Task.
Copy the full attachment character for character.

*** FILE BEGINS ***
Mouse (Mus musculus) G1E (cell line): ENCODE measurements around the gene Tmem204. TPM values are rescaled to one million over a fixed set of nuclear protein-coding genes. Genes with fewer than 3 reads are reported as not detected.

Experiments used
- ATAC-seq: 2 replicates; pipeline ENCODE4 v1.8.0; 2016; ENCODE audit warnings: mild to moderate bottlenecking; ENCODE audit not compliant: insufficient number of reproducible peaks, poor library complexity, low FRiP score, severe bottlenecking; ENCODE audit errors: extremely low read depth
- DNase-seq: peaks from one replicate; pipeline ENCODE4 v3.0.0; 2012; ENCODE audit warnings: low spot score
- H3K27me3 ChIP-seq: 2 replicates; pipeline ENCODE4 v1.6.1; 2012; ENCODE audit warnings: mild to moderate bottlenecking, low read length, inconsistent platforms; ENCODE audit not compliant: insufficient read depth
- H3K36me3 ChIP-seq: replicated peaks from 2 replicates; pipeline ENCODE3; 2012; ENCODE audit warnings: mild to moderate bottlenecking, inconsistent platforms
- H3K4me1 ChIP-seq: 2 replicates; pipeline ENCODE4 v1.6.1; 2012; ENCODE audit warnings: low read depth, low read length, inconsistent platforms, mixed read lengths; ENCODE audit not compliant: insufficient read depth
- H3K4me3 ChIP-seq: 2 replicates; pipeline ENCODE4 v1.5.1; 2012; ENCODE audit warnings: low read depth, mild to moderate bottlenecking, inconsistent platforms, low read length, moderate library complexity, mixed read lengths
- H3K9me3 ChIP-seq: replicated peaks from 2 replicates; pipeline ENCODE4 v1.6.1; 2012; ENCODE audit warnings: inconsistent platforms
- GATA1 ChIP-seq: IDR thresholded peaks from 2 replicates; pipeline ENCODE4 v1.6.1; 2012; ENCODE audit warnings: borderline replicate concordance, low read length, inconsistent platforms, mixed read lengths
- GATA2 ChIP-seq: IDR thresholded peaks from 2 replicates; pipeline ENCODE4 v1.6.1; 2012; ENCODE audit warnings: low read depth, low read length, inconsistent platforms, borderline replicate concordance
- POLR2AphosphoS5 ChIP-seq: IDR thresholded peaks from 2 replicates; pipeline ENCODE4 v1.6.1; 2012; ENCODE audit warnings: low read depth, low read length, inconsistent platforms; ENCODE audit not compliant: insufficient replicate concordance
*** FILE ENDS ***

Mouse (Mus musculus) G1E (cell line): ENCODE measurements around the gene Tmem204. TPM values are rescaled to one million over a fixed set of nuclear protein-coding genes. Genes with fewer than 3 reads are reported as not detected.

Experiments used
- ATAC-seq: 2 replicates; pipeline ENCODE4 v1.8.0; 2016; ENCODE audit warnings: mild to moderate bottlenecking; ENCODE audit not compliant: insufficient number of reproducible peaks, poor library complexity, low FRiP score, severe bottlenecking; ENCODE audit errors: extremely low read depth
- DNase-seq: peaks from one replicate; pipeline ENCODE4 v3.0.0; 2012; ENCODE audit warnings: low spot score
- H3K27me3 ChIP-seq: 2 replicates; pipeline ENCODE4 v1.6.1; 2012; ENCODE audit warnings: mild to moderate bottlenecking, low read length, inconsistent platforms; ENCODE audit not compliant: insufficient read depth
- H3K36me3 ChIP-seq: replicated peaks from 2 replicates; pipeline ENCODE3; 2012; ENCODE audit warnings: mild to moderate bottlenecking, inconsistent platforms
- H3K4me1 ChIP-seq: 2 replicates; pipeline ENCODE4 v1.6.1; 2012; ENCODE audit warnings: low read depth, low read length, inconsistent platforms, mixed read lengths; ENCODE audit not compliant: insufficient read depth
- H3K4me3 ChIP-seq: 2 replicates; pipeline ENCODE4 v1.5.1; 2012; ENCODE audit warnings: low read depth, mild to moderate bottlenecking, inconsistent platforms, low read length, moderate library complexity, mixed read lengths
- H3K9me3 ChIP-seq: replicated peaks from 2 replicates; pipeline ENCODE4 v1.6.1; 2012; ENCODE audit warnings: inconsistent platforms
- GATA1 ChIP-seq: IDR thresholded peaks from 2 replicates; pipeline ENCODE4 v1.6.1; 2012; ENCODE audit warnings: borderline replicate concordance, low read length, inconsistent platforms, mixed read lengths
- GATA2 ChIP-seq: IDR thresholded peaks from 2 replicates; pipeline ENCODE4 v1.6.1; 2012; ENCODE audit warnings: low read depth, low read length, inconsistent platforms, borderline replicate concordance
- POLR2AphosphoS5 ChIP-seq: IDR thresholded peaks from 2 replicates; pipeline ENCODE4 v1.6.1; 2012; ENCODE audit warnings: low read depth, low read length, inconsistent platforms; ENCODE audit not compliant: insufficient replicate concordance